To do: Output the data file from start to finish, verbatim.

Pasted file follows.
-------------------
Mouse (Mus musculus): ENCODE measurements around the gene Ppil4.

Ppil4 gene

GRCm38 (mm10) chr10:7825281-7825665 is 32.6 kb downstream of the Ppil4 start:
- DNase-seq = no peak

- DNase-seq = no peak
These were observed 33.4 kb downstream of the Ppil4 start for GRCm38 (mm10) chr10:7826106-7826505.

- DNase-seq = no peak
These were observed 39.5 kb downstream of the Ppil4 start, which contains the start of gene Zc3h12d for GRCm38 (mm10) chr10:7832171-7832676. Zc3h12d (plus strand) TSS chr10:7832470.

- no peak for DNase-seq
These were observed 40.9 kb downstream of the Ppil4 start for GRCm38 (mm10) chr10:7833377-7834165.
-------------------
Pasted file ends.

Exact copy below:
Mouse (Mus musculus): ENCODE measurements around the gene Ppil4.

Ppil4 gene

GRCm38 (mm10) chr10:7825281-7825665 is 32.6 kb downstream of the Ppil4 start:
- DNase-seq = no peak

- DNase-seq = no peak
These were observed 33.4 kb downstream of the Ppil4 start for GRCm38 (mm10) chr10:7826106-7826505.

- DNase-seq = no peak
These were observed 39.5 kb downstream of the Ppil4 start, which contains the start of gene Zc3h12d for GRCm38 (mm10) chr10:7832171-7832676. Zc3h12d (plus strand) TSS chr10:7832470.

- no peak for DNase-seq
These were observed 40.9 kb downstream of the Ppil4 start for GRCm38 (mm10) chr10:7833377-7834165.